Geocaching and locks

With Geocachers looking for ever more ways to make their caches challenging and individual, having a lock to open without a key is gaining popularity. This isn’t without controversy, even owning a set of Lock picking tools in some countries is illegal, however, in most countries this isn’t the case. ‘Lock-picking’ has an image problem in the general public’s mind, which is largely unfounded. Before we start, a large caveat, if it can be shown that the tools in your possession are intended for illegal purposes, then expect the full weight of the law. Being able to demonstrate permission to open a lock is everything here. All caches of this type should have the fact that “there is a lock to defeat (Pick, bump etc)” stated very clearly in the Geocache description, or else the act of opening it would stray into the grey area as to the legality of opening the lock (see lock sport rules at the end of this piece). There’s far more legal complexity that I can cover in this short article and.. I’m not a lawyer.

Given that defeating locks is a life skill that few of us possess, there is a hobby called Locksport where you can learn. Locksport is based around defeating locking system using a variety of skills traditionally known to a small group of people in the associated professions. Locksport has its roots in the broader field of lock defeating or picking, a skill that has been practiced since the very first lock was made. However, the organised and recreational aspect of lock picking, known as locksport, did not appear until the latter part of the 20th century.
The origins of locksport can be traced back to the hacker and computer security communities who regarded any closed system as a challenge. As computer enthusiasts explored the digital realm, many found a parallel interest in physical security, including the mechanisms that safeguarded valuable information. Lock picking became a hands-on extension of the broader ethos of exploring and understanding systems.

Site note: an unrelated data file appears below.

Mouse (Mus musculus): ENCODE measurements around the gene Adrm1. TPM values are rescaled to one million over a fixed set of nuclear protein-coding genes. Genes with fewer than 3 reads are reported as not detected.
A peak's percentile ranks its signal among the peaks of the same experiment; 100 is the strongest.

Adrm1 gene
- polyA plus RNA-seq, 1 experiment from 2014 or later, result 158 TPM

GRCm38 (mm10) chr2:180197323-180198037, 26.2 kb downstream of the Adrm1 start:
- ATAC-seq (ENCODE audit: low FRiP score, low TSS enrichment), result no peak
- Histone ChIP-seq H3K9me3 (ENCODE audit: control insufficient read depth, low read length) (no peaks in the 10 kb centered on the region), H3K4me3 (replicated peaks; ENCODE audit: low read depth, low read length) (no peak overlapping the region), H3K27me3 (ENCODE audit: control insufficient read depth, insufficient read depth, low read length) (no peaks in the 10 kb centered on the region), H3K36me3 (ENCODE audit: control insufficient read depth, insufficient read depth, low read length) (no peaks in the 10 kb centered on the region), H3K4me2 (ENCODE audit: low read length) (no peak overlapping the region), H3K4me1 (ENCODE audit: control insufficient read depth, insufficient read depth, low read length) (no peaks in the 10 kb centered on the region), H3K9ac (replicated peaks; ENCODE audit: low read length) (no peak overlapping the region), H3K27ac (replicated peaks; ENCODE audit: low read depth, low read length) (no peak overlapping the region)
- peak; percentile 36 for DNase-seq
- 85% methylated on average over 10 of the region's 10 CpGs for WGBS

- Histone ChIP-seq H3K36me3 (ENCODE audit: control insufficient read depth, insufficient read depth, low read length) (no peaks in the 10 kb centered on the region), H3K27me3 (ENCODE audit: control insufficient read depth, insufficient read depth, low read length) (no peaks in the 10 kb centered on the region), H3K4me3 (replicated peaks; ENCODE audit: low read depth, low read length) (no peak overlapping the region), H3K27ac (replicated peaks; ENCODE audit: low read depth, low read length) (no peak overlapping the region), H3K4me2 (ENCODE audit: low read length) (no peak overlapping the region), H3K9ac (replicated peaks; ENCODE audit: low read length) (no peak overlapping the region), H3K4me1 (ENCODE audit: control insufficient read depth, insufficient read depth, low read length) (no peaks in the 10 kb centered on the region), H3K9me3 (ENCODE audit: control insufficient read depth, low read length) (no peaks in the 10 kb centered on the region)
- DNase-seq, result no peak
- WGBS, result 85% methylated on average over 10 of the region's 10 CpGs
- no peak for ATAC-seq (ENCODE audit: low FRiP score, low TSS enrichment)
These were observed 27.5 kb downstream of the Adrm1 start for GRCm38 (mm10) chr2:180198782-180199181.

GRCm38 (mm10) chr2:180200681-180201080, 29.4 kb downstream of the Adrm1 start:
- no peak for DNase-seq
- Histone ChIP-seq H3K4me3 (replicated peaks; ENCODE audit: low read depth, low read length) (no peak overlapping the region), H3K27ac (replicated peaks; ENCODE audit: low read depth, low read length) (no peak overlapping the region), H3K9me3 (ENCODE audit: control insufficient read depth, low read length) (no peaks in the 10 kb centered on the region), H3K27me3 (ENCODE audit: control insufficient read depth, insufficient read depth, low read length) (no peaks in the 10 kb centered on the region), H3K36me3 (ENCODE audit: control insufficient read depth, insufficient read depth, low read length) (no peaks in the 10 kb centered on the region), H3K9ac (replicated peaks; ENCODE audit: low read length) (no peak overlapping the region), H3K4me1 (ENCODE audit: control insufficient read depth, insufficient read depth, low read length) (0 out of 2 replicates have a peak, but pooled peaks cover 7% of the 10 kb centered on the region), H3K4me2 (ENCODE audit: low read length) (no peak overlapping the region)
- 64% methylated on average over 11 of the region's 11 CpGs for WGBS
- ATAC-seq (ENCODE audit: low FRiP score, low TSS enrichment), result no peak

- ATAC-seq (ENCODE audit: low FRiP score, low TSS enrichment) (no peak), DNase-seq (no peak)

In the 1990s, groups like the MIT Lockpicking Club and the Open Organisation of Lockpickers (TOOOL) started formalising and popularising the recreational side of lock picking. TOOOL, an organisation from the Netherlands founded by Barry Wels and Deviant Ollam in 2002, played a significant role in promoting locksport globally. The organisation aimed to advance the public’s understanding of locks and security through educational initiatives, training, and organised events, constantly working with the public and manufacturers to highlight lock vulnerabilities.

Locksport events, often referred to as “lockpicking villages,” became a staple at hacker conferences and conventions. These gatherings provided a platform for enthusiasts to share knowledge, exchange techniques, and engage in friendly competitions. The focus was on education, ethical behaviour, and responsible use of lock-picking skills.
Locksport has evolved into a diverse and inclusive community that welcomes individuals with varied backgrounds, from hackers and security professionals to hobbyists and locksmiths. The emphasis remains on education, skill development, and fostering a sense of responsibility in using lock-picking knowledge.
In the past two decades, the popularity of locksport has grown, with local groups forming both offline and online, bringing together like-minded individuals who share a passion for this unique skill. The community continues to promote a positive and ethical approach to lock picking, emphasising the importance of understanding security systems to enhance overall safety and awareness.

To keep lock-picking skill away from those who would abuse it, members of locksport groups have zero tolerance for illegal or immoral lock picking, bypass, or other forms of entry.

Locksporters abide by the following rules, with no exceptions:

  • Locksporters may open only locks that belong to them. For other locks, they need express consent of the owner.
  • Locksporters may not open a lock that is in use.
  • Permanently removing (or relocating) the lock may be done only when lawfully and specifically sanctioned by an appropriate authority.
  • A lock which has been effectively abandoned by its owner and placed in a public place without securing anything (i.e., not “in use”, such as a lock placed on a “lovewall”) may ethically be picked by any locksporter, provided the lock is returned to its original locked position and state.
  • The security needs of others must be preserved.